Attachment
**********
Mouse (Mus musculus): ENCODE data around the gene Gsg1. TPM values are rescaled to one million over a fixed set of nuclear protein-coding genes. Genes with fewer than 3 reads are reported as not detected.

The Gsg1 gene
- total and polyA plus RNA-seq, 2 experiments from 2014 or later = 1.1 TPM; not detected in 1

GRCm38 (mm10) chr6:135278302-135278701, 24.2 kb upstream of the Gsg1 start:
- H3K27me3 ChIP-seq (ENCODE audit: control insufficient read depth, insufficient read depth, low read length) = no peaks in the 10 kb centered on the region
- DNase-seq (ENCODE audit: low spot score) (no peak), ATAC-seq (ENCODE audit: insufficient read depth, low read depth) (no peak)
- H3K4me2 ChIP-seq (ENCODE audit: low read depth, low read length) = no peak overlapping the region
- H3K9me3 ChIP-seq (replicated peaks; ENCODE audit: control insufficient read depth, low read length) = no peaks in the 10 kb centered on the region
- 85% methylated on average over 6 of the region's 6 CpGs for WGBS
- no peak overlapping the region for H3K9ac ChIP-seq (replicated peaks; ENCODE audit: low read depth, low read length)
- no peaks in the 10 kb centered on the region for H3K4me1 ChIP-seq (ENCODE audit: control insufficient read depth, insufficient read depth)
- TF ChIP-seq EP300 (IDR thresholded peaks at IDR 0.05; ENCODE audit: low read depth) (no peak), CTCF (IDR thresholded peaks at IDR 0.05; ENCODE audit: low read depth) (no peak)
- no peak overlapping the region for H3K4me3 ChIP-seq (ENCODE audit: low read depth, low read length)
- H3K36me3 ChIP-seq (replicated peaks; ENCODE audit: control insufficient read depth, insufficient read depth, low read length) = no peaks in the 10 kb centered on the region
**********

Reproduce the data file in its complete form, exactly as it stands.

Mouse (Mus musculus): ENCODE data around the gene Gsg1. TPM values are rescaled to one million over a fixed set of nuclear protein-coding genes. Genes with fewer than 3 reads are reported as not detected.

The Gsg1 gene
- total and polyA plus RNA-seq, 2 experiments from 2014 or later = 1.1 TPM; not detected in 1

GRCm38 (mm10) chr6:135278302-135278701, 24.2 kb upstream of the Gsg1 start:
- H3K27me3 ChIP-seq (ENCODE audit: control insufficient read depth, insufficient read depth, low read length) = no peaks in the 10 kb centered on the region
- DNase-seq (ENCODE audit: low spot score) (no peak), ATAC-seq (ENCODE audit: insufficient read depth, low read depth) (no peak)
- H3K4me2 ChIP-seq (ENCODE audit: low read depth, low read length) = no peak overlapping the region
- H3K9me3 ChIP-seq (replicated peaks; ENCODE audit: control insufficient read depth, low read length) = no peaks in the 10 kb centered on the region
- 85% methylated on average over 6 of the region's 6 CpGs for WGBS
- no peak overlapping the region for H3K9ac ChIP-seq (replicated peaks; ENCODE audit: low read depth, low read length)
- no peaks in the 10 kb centered on the region for H3K4me1 ChIP-seq (ENCODE audit: control insufficient read depth, insufficient read depth)
- TF ChIP-seq EP300 (IDR thresholded peaks at IDR 0.05; ENCODE audit: low read depth) (no peak), CTCF (IDR thresholded peaks at IDR 0.05; ENCODE audit: low read depth) (no peak)
- no peak overlapping the region for H3K4me3 ChIP-seq (ENCODE audit: low read depth, low read length)
- H3K36me3 ChIP-seq (replicated peaks; ENCODE audit: control insufficient read depth, insufficient read depth, low read length) = no peaks in the 10 kb centered on the region